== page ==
Case No. 4: This patient also drove long distances to be seen by our office team. She had heard that we were “doing something different.” She was a nurse and had been told that all six of her implants that had been placed several years earlier would need surgical removal. She was not a smoker and took good care of her oral health, including seeing her dentist and periodontist every three months. My first procedure after taking her histories, both dental and medical, was to run both tests. Due to her nursing background, this made perfect sense to her. She had some remaining teeth but none with greater than 4 mm of pocketing. The genetic test revealed that she was genotype positive for the genetic variation, plus, the pathogen test revealed that her mouth was populated with large quantities of the periodontal pathogens. In this case, we were able to tell her why she was losing her implants but we were unable to save them due to the severity of the infection. However, we kept her in our practice, had the infected implants removed, were able to eventually graft the previously infected sites, place eight new implants, and restore her entire maxillary arch with a fixed/removable prosthesis. More importantly, we restored her health and saved the rest of her teeth. Again, from her perspective as a nurse, she understood very well the genetic factors and causative factors. Plus, we were able to restore her faith in the profession.

Case No. 5: The final case history is one that perhaps saved a life. This patient had a heart transplant one year earlier and had done exceptionally well. However, one day I received a call from the head of the hospital transplant team. The conversation went something like this: “Dr. Nabors, I am the transplant surgeon and am concerned with our patient. Upon his visit today, I noticed that his mouth appeared to be inflamed and the tissues enlarged. This patient is taking cyclosporine. My question to you is … is this inflammation, edema, and tissue change due to the cyclosporine or is it due to an infection within his mouth?” How would you react to that question? How would you know for sure, without a doubt?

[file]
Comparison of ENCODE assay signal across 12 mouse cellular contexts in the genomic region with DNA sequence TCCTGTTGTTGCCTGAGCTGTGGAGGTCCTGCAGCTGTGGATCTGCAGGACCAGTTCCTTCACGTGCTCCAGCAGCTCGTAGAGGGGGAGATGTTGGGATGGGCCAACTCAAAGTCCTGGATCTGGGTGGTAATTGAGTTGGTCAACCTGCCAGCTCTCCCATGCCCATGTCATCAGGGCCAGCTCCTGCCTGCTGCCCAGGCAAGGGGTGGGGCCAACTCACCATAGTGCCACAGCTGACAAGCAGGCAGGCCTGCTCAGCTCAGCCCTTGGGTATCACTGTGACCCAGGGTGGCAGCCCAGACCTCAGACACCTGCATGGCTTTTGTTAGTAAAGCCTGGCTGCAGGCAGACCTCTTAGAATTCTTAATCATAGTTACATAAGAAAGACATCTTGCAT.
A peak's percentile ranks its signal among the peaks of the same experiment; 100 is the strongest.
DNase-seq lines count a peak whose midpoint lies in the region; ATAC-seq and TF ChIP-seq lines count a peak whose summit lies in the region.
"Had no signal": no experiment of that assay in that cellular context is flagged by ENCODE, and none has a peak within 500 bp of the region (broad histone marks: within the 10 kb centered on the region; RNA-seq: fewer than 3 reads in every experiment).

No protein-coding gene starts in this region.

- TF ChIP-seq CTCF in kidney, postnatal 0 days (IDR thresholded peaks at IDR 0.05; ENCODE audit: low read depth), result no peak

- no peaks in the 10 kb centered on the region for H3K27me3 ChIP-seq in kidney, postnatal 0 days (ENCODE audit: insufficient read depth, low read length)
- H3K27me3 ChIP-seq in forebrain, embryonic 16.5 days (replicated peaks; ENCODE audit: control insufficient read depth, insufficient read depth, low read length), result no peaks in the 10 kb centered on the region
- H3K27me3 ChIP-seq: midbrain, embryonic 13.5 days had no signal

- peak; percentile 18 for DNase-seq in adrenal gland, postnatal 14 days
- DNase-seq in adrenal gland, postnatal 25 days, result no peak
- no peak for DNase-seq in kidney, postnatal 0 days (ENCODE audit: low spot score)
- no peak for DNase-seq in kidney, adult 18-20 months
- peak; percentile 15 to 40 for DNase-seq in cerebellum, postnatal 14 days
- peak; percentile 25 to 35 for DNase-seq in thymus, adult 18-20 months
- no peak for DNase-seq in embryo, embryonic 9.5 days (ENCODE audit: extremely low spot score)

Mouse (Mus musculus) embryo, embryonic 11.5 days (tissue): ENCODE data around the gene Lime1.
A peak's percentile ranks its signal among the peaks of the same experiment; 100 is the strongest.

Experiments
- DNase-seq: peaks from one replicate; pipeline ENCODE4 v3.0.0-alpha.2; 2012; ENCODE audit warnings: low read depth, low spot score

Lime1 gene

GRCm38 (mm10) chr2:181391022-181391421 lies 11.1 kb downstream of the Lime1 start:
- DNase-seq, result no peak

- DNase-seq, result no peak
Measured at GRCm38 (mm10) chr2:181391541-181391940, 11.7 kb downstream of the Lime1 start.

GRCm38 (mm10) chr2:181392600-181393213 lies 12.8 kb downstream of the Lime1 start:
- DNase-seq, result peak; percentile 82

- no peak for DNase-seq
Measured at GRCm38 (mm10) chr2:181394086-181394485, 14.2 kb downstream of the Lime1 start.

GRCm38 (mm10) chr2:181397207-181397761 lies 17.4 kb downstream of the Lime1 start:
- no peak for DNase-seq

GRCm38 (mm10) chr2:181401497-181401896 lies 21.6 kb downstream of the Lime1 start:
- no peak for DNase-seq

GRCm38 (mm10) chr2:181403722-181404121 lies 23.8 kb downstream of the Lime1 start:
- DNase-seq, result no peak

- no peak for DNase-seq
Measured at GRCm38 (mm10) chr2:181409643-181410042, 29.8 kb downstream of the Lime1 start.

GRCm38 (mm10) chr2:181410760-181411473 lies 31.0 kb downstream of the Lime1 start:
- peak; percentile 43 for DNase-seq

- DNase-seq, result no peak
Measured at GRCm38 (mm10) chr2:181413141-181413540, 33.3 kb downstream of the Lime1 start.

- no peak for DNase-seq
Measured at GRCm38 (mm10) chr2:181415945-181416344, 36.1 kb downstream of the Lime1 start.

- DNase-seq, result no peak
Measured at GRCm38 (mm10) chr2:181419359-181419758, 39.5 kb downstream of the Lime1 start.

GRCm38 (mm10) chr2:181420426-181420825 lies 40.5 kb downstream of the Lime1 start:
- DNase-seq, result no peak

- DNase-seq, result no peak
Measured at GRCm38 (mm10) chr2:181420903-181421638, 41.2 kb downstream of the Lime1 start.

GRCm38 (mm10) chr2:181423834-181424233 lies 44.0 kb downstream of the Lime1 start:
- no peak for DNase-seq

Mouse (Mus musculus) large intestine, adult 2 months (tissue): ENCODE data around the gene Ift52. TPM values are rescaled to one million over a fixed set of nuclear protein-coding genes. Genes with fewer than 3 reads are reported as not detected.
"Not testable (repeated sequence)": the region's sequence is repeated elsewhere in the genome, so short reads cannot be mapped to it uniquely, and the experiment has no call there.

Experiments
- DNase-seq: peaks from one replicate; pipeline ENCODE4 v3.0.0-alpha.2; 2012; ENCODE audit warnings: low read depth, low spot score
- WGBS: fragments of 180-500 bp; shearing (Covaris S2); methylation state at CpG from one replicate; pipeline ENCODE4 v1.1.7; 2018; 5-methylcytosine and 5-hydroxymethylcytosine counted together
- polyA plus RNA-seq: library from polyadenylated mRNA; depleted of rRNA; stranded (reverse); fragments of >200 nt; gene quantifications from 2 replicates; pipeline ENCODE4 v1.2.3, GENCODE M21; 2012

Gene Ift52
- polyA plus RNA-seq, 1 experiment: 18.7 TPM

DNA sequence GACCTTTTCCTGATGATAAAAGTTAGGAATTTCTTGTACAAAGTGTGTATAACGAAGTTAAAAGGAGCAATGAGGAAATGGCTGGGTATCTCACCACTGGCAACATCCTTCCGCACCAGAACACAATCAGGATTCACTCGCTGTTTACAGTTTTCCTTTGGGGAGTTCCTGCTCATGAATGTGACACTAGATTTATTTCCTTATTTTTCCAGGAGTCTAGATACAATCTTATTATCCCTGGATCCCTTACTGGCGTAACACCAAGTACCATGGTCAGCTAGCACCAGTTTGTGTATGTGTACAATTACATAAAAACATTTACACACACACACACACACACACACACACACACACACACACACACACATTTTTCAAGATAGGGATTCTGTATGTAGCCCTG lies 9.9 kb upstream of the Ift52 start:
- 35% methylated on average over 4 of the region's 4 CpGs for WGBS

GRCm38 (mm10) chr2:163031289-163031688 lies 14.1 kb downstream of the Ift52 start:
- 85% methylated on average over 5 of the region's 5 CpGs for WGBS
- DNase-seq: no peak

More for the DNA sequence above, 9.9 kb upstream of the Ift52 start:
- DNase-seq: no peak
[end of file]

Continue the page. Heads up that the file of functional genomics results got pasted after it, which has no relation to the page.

My first reaction was to say, “Send him in immediately and I will be able to tell you if this is a true infection or not. We can rule on two important factors — the specific pathogens and the bacterial load (inflammatory burden). Plus, we can determine if he is genotype positive.” “This is exactly what we need to know,” was the doctor’s reply.

Both tests were negative. The patient was not infected and was genotype negative. He was able to continue to take his cyclosporine and we were able to build a treatment plan that was specific for him and his medical needs. We ultimately performed a gingivectomy (a result of medication, not infection) so that he could clean better, and we were able to resolve all of the inflammation and tissue problems. Needless to say, the heart surgeon was sent a copy of the lab reports and they became a permanent part of the patient’s record. The patient is now eight years post-heart transplant and seven years post-gingivectomy. This one case changed the way that I communicate with physicians.

Dr. Thomas W. Nabors practiced general dentistry for 38 years. He is a life member of the ADA, a member of many professional organizations, and is a frequent lecturer. His knowledge and application of oral microbiology and genetics as they pertain to oral medicine makes him unique as a teacher. Upon his retirement from practice, he was instrumental in establishing OralDNA® Labs, Inc. where he now serves as Chief Dental Officer. Dr. Nabors can be reached at [email protected].